Althea Gibson broke the colour barrier when she was allowed to enter the 1950 US Championships.   -  The Hindu Photo Library

 

Moral stands

Tennis players, partly because they are independent contractors rather than salaried team players, have often courageously taken principled stands on burning issues. World Tennis publisher Gladys Heldman protested against sex discrimination culminating with her well-conceived, pioneering women’s pro tour, the Virginia Slims Circuit. In a famous 1950 letter to the United States Lawn Tennis Association, Alice Marble denounced the exclusion of African-American Althea Gibson from USLTA tournaments, which led to Gibson’s breaking the colour barrier when she was allowed to enter the US Championships a month later. Natasha Zvereva courageously and successfully protested so that she kept her prize money in 1989, rather than allowing the then USSR to keep nearly all of it. Niki Pilic defiantly stood against being forced by his Yugoslav tennis federation to play the Davis Cup, and ignited a strike by the vast majority of the players who didn’t enter Wimbledon.

Trick shots

Back-to-the-net, between-the-legs flick shots dubbed “tweeners” can produce amazing winners from seemingly untenable positions. So can no-look, running-backward bounce overheads first deployed by Ilie Nastase and coined “The Bucharest Backfire.” Touch magicians like Art Larsen, Manolo Santana and Roger Federer have executed dazzling drop shots and drop volleys with so much backspin that the ball bounces back into the net or even back onto their own side of the court, making it impossible for the opponent to return.

Retractable roofs, racket sensors, analytics, the shot clock, yellow balls, serve speed monitors and Hawk-Eye have all improved the game for players and fans, while the great diversity in surfaces and conditions results in different strokes, grips, footwork and tactics, all of which makes tennis more challenging and rewarding to play and enjoyable to watch.   -  AP

 

Anticipating the draw

Pre-tournament excitement heightens dramatically when the draw comes out. If you’re a player, you eagerly scan the draw to find out whom you play in the first round and who appear in your half of the draw. Then you look at all the other interesting, and often intriguing, matches and potential matches. If you’re a fan, your eyes dart to see where your favourite players are placed. You hope they have a favourable draw and ponder the threats looming ahead for them.

Tennis literature

Tennis is blessed with many compelling autobiographies, most notably by Andre Agassi, Bill Tilden, Arthur Ashe, Helen Wills, Ted Tinling, Jimmy Connors, Martina Navratilova and Alice Marble. Lovers of biography will relish Arthur Ashe: A Life, Big Bill Tilden, High Strung and Fedegraphica. The most authoritative and engrossing history books include Sporting Gentlemen, We HAVE Come a Long Way, Wimbledon: The Official History, Total Tennis: The Ultimate Tennis Encyclopedia, Fifty Years of Lawn Tennis in the United States, Short Circuit and A Handful of Summers.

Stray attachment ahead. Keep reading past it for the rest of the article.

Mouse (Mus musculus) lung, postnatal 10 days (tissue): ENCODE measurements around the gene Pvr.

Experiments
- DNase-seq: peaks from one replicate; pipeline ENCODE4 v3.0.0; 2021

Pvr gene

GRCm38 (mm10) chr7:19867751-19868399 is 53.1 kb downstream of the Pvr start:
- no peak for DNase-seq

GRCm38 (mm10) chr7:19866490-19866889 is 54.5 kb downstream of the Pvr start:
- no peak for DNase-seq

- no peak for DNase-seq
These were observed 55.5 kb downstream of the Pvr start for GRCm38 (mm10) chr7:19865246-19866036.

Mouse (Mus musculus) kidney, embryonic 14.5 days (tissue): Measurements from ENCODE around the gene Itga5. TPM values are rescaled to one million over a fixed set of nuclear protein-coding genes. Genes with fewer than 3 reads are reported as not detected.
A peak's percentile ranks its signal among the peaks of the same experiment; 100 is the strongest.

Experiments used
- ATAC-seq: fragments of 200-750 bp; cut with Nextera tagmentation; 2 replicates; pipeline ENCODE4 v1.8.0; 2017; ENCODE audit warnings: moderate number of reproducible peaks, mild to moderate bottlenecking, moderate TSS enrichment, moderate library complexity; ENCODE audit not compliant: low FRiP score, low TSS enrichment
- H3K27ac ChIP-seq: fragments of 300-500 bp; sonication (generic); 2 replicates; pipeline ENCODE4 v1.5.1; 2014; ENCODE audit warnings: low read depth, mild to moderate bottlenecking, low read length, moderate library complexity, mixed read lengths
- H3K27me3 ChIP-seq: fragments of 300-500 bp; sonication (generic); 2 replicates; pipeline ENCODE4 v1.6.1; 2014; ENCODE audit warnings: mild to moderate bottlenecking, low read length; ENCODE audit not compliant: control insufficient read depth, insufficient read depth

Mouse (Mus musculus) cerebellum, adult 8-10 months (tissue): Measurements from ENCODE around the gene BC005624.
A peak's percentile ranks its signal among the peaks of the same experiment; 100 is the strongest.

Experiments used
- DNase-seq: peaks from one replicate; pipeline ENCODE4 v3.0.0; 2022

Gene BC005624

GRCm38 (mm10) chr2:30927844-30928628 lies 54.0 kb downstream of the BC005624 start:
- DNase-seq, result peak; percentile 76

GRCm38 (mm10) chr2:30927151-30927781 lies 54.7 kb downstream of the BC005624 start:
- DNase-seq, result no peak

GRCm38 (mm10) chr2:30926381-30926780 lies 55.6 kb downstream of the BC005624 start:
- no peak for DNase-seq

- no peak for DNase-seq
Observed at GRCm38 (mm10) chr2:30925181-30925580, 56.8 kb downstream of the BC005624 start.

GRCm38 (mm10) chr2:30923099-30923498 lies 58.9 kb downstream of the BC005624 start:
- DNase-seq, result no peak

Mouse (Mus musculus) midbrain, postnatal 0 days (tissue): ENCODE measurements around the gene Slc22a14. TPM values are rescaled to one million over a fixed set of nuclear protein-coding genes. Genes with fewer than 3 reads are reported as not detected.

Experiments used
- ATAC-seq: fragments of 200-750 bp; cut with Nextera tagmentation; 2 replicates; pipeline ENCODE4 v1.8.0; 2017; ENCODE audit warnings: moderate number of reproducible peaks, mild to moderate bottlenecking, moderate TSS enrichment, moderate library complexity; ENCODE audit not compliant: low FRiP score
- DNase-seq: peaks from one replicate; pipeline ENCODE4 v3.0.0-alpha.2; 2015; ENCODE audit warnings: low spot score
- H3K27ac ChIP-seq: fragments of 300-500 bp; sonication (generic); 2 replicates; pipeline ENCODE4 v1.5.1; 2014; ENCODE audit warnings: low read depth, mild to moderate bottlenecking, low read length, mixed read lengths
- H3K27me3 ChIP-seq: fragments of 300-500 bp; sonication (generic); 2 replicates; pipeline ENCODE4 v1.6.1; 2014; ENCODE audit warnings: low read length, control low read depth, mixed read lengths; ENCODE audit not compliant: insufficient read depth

Controversy

Everybody loves sports controversy, and tennis has no shortage of controversies to argue about. Did Serena behave disgracefully at the 2018 US Open, or was she victimized by a racist, sexist, misogynist umpire? Should players be self-reliant or be allowed to have on-court coaches help them during matches? Will the Davis Cup be ruined or saved by ditching its traditional format and adopting a one-week final at a neutral site with only two singles and a doubles for each tie with best-of-three-set matches? The ball is in your court!

That wonderful feeling

Nothing feels more exhilarating than hitting a terrific shot. That brief moment of self-satisfaction after you execute a lunging volley winner or a pinpoint passing shot on a dead run is priceless.

In the sport’s first 100 years, men often jumped over the net to celebrate wins. Andre Agassi started a new trend by acknowledging the crowd. He bowed to every side of the stadium and blew kisses.   -  Getty Images

 

Victory gestures

In the sport’s first 100 years, men often jumped over the net to celebrate victories. The stoical Borg Borg let out his emotions by collapsing on the soft grass after winning Wimbledon finals. Andre Agassi started a new trend by acknowledging the crowd. He bowed to every side of the stadium and blew kisses. A beaming Venus Williams pirouettes gracefully. Rafael Nadal and Jo-Wilfried Tsonga leap and punch the air in ecstasy. Novak Djokovic has a signature arm-lifting gesture to sustain the cheering. Win or lose, many European women favour cheek kissing at the net.

Just one more thing... Tennis is the ultimate family sport. The family that plays together stays together.

This is the second of a two-part series.

Read the first part: Here, the clock doesn’t help you out!